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In Part One of The Power of Belonging in Community Recreation series, Marc Iturriaga introduces belonging and shares why it matters.

I’m here to dissuade a myth that the main limits to member participation in community recreation are the big three: time, money and convenience. These are very important factors we need to negotiate with members, but it has been the sole focus for too long. I am on a professional and personal crusade to shift that focus to belonging, and here’s why.

What is Belonging and Why Does it Matter?

If diversity is the reality, equity is the practice and inclusion is the goal, belonging is the feeling people have when these are realized. The power of belonging is owned by the member, and it is our role as community rec professionals to help foster that power.

If you feel you belong to a community — and that community makes you feel valued and accepted — you’re more likely to be healthy and engaged. We know through research that our connections to others and the strength of those relationships make us less likely to suffer from poor physical, mental and emotional health. With COVID-19 and social activism currently at the forefront in our society, strong social networks encourage engagement to community and willingness to take action.

Community recreation has done a decent job of fostering a sense of belonging for members, but mainly for those already comfortable with the traditional sport and recreation culture that has focused on competition, physical movement and progressive development rather than social connections and fun. In fact, we measure our success through headcounts, registration numbers and revenue which really has nothing to do with community well-being – they are connected but do not tell the whole story. So how do we engage those who currently don’t feel like they belong in our programs, facilities and opportunities?

Belonging in community recreation is a member centric approach focused on three pillars where everyone feels invited, welcome and included. In future articles of this series, we will explore each pillar individually, but for now, here is a quick overview of each:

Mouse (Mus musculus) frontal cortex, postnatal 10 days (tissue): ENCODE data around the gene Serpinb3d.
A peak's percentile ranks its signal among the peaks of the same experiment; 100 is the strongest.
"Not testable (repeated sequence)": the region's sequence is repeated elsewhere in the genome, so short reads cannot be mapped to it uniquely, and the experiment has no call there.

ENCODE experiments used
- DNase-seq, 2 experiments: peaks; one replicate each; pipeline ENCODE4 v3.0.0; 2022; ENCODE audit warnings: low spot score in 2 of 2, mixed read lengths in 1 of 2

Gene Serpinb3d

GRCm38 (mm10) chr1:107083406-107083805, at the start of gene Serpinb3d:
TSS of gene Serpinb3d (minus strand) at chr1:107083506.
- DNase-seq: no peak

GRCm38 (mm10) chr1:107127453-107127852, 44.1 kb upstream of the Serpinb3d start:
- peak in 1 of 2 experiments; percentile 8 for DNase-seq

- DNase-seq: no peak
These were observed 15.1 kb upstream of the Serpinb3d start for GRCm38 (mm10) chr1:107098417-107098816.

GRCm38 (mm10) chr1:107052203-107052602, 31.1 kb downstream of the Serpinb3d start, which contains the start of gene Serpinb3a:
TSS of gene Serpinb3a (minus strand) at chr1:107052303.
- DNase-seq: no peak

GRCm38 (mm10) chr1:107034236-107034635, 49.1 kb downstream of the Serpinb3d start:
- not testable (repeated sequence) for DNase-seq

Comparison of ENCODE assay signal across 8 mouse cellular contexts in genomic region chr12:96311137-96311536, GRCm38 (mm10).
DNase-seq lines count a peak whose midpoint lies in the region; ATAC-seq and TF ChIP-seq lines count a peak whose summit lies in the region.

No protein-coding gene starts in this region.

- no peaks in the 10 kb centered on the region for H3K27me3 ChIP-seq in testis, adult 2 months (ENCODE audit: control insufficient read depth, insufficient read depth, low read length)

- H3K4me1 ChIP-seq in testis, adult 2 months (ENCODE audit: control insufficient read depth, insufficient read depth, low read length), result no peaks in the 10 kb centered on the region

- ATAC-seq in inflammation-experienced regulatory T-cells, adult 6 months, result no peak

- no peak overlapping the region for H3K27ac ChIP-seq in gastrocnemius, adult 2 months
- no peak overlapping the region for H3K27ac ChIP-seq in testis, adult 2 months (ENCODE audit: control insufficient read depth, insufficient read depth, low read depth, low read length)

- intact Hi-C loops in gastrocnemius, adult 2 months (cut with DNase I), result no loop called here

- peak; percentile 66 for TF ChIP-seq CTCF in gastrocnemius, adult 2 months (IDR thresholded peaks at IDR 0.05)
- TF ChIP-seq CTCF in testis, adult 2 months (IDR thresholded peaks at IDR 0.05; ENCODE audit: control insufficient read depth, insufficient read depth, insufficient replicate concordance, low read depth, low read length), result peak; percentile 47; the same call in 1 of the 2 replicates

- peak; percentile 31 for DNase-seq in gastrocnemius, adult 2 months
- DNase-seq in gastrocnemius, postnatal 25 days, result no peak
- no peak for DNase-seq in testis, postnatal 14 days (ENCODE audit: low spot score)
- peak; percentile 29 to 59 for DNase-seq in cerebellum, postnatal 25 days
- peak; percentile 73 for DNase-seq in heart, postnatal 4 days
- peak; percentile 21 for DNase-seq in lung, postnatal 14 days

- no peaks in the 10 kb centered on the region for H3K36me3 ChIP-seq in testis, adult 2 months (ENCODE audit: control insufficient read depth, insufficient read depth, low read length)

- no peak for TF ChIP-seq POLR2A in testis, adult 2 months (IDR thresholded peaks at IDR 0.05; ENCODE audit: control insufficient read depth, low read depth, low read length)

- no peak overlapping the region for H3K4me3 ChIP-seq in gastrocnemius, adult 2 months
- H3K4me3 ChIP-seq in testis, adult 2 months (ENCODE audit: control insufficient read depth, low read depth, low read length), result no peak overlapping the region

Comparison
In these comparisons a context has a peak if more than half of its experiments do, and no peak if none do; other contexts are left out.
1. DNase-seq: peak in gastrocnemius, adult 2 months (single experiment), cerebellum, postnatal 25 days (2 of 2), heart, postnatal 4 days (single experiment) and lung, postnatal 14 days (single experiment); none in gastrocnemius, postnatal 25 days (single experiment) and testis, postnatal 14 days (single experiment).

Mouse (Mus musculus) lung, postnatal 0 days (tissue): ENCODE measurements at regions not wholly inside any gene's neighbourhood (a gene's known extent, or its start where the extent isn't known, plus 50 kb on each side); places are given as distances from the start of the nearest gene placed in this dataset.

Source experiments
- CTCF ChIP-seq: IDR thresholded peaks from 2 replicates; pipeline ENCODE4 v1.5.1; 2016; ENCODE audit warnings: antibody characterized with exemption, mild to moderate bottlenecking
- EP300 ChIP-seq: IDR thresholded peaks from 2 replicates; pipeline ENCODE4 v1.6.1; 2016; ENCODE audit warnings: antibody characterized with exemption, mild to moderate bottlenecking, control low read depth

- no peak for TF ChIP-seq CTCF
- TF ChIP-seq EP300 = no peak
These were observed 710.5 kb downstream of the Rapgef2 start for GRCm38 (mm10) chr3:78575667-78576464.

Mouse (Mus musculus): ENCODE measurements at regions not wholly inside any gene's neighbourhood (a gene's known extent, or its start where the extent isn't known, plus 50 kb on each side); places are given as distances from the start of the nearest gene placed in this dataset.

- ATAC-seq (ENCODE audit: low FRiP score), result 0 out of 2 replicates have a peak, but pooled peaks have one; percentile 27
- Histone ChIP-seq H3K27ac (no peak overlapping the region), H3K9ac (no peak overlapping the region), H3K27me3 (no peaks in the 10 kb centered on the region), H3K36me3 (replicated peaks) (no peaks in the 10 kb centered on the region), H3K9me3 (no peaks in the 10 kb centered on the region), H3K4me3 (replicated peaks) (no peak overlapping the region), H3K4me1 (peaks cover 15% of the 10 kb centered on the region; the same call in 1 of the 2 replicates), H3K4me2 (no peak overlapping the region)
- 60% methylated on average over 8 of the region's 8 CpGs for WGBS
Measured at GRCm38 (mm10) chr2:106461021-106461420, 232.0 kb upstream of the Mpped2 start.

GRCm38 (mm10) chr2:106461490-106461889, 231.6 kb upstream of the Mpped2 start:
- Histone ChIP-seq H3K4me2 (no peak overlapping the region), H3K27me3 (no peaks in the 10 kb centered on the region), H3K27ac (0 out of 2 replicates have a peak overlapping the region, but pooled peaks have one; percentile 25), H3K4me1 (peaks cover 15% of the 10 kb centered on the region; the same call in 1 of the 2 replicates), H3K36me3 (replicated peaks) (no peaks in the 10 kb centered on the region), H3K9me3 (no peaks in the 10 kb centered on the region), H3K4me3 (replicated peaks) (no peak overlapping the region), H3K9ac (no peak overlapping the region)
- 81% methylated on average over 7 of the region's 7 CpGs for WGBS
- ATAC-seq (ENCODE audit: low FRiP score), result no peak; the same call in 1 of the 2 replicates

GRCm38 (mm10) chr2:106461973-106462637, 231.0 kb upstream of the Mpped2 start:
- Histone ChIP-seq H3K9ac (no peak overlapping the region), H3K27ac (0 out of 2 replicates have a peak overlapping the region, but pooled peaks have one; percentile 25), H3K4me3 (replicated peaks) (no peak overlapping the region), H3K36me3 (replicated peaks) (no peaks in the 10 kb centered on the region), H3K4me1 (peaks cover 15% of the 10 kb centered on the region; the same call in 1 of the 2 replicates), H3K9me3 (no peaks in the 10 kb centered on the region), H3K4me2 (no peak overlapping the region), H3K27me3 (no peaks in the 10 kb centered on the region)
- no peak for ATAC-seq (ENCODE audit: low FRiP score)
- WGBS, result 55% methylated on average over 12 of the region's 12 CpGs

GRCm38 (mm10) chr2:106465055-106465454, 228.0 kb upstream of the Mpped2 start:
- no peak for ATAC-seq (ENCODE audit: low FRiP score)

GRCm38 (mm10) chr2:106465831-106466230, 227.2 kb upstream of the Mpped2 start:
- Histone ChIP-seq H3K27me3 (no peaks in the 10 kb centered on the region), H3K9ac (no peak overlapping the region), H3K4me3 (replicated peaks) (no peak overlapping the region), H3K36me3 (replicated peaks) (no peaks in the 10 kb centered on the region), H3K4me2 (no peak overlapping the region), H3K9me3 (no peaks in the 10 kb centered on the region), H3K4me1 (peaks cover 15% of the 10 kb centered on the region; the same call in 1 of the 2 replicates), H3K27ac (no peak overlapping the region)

​Invited. What are the cultures, behaviors and understanding members experience or observe before participating? How are members being invited into your programs, spaces and opportunities that motivates, inspires and leads them to show up as their authentic selves? How are you using language and imagery, creating facility spaces, storytelling, building staffing compliments, creating varied program options and creating invitations based on feelings rather than informing people of opportunities?

Welcome. What are the cultures, behaviors and understanding members experience or observe when they arrive or begin participating? Once members arrive in your programs, spaces and opportunities, how are they made to feel comfortable, important and accepted by instructors, lifeguards, referees and fellow members? Are your programs, policies, facilities and structures created with a welcoming environment for all in mind?

Included. Everyone should be able to use the same facilities, take part in the same activities, and enjoy the same experiences in a way that meets their physical, mental and social needs. How is your community being included in your programs, spaces and opportunities that motivate and inspire them to be lifelong members and/or co-creators of their experience? How are you removing barriers and negotiating constraints to ensure everyone of all shapes, sizes, motivations and identities feel included?

Negotiating time, money and convenience really only helps those who already feel like they belong in community recreation but does nothing for those who do not feel invited, welcome or included. This series of articles will help community recreation professionals begin to prioritize fostering a sense of belonging among your community so that everyone can feel the benefits of sport and recreation. Next time on The Power of Belonging in Community Recreation: Invitation, More than Marketing.

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Marc Iturriaga

Marc Iturriaga is the founder of Bonobo: Fostering Belonging in Sport+Recreation+Community. Marc has over 20 years building inclusive programs and communities through his work in higher education, sport and recreation, and community development.

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